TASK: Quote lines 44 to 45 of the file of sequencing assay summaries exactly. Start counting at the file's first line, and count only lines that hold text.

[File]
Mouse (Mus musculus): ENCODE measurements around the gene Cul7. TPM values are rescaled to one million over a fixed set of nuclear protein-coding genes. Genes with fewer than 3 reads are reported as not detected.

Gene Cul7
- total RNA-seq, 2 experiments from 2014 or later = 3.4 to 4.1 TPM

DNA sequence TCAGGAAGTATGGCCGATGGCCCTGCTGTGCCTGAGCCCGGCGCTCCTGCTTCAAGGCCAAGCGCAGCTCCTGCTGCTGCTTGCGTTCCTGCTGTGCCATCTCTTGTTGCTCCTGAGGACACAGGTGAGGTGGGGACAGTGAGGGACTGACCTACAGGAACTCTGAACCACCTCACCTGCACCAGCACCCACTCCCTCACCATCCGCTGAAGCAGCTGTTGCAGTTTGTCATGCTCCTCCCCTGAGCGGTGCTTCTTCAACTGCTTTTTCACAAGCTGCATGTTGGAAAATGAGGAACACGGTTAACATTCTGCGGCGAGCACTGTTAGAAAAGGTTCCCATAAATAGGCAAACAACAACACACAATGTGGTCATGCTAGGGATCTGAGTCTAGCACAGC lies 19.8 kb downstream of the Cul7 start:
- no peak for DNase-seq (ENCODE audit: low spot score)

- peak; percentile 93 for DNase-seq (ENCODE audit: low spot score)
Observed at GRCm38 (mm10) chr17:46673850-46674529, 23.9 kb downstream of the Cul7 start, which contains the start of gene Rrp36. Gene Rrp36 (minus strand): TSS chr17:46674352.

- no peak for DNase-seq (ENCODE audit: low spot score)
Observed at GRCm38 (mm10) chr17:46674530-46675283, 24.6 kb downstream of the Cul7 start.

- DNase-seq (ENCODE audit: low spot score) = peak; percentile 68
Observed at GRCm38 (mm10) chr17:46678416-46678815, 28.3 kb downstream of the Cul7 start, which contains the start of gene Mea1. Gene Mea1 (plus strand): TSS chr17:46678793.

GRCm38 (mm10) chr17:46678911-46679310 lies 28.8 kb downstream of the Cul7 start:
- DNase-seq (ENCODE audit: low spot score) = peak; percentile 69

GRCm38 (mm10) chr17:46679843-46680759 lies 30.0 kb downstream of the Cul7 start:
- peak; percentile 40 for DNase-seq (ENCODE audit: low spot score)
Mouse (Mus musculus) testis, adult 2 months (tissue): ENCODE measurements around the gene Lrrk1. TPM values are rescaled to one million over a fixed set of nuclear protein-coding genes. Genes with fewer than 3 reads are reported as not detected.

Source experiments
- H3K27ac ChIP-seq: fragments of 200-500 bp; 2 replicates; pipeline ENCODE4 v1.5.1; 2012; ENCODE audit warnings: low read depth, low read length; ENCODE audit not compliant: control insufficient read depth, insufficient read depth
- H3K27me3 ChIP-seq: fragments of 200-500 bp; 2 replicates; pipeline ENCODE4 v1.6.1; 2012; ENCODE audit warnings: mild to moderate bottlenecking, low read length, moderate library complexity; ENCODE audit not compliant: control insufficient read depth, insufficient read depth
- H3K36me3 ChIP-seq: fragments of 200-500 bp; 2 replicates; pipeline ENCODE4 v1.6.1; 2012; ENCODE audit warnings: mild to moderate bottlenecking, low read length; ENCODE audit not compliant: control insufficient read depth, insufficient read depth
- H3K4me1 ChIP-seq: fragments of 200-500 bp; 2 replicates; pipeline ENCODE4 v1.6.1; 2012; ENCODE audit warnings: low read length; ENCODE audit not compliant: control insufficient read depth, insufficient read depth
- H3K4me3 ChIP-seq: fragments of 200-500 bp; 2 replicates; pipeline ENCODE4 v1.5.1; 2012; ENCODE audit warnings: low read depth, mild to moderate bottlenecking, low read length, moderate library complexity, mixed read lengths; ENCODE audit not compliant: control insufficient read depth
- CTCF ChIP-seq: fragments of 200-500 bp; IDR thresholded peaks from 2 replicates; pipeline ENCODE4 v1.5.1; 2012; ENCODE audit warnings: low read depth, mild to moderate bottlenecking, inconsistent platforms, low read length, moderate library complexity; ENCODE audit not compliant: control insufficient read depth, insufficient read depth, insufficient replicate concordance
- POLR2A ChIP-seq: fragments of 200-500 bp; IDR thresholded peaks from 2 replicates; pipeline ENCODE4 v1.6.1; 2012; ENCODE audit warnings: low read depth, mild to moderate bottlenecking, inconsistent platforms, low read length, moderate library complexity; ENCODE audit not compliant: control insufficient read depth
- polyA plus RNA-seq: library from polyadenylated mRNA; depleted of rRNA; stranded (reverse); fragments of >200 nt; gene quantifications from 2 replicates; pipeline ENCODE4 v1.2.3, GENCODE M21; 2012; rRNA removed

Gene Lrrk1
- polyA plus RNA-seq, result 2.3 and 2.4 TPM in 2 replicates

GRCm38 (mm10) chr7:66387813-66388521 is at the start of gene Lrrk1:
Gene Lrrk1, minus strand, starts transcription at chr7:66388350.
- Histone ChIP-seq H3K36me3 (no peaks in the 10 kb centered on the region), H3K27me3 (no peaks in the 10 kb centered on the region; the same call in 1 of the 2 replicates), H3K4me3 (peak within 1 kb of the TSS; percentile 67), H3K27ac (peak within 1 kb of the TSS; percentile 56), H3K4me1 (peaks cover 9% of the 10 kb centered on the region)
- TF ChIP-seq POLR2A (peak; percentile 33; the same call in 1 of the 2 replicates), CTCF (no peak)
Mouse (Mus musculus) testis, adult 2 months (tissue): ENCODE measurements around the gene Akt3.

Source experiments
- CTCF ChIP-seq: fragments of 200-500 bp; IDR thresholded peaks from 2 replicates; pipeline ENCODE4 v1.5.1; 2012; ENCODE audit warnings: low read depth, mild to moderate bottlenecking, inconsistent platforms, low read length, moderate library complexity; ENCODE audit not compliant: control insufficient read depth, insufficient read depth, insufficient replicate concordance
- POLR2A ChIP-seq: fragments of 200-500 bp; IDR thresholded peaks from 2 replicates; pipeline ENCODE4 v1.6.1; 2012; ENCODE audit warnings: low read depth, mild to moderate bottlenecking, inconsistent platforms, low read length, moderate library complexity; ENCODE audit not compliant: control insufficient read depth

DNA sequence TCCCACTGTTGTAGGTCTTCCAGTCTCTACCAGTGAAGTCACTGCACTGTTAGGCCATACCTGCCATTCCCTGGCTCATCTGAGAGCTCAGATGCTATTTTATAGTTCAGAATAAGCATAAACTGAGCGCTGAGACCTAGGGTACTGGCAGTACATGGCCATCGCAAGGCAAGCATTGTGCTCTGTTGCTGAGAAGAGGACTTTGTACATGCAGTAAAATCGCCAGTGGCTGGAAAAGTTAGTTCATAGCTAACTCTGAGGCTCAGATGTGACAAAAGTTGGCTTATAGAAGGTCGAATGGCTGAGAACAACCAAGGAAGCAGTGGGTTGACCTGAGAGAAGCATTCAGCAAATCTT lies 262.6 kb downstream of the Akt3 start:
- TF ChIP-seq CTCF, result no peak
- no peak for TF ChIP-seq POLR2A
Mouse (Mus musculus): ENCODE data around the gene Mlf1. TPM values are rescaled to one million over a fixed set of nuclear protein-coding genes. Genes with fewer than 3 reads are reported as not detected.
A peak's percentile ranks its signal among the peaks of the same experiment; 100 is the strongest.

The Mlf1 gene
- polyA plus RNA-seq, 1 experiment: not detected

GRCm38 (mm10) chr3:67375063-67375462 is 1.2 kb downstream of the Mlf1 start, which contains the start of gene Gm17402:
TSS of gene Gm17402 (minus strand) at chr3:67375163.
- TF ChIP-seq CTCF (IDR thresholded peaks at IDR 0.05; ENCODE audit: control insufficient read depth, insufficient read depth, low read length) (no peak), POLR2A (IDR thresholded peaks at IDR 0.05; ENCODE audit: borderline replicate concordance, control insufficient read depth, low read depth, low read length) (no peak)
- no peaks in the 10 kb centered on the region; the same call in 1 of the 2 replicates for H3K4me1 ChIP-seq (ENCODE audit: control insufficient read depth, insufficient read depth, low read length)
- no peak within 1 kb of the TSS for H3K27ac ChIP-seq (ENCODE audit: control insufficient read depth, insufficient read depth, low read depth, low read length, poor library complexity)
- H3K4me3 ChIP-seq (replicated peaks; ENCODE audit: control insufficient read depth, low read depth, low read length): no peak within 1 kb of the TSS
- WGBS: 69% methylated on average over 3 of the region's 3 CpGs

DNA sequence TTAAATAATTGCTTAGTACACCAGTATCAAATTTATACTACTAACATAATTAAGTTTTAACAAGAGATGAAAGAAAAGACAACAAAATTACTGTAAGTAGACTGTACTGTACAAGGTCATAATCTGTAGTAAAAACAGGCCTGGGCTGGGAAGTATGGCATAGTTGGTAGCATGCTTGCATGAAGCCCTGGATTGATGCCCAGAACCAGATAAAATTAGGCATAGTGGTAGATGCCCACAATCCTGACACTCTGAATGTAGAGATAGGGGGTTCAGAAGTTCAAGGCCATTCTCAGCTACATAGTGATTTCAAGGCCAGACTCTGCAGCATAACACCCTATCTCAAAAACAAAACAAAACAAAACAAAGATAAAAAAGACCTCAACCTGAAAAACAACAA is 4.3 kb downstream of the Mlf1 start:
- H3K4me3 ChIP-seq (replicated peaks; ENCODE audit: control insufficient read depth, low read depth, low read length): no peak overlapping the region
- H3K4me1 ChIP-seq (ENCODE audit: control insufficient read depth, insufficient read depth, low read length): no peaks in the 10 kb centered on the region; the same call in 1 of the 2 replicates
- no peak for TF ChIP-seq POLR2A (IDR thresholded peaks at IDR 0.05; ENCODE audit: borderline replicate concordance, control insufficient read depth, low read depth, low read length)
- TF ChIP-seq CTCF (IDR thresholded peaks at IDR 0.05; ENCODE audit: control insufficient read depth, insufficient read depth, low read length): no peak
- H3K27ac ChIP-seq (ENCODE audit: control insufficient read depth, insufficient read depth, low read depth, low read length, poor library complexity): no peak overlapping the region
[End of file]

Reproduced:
TSS of gene Gm17402 (minus strand) at chr3:67375163.
- TF ChIP-seq CTCF (IDR thresholded peaks at IDR 0.05; ENCODE audit: control insufficient read depth, insufficient read depth, low read length) (no peak), POLR2A (IDR thresholded peaks at IDR 0.05; ENCODE audit: borderline replicate concordance, control insufficient read depth, low read depth, low read length) (no peak)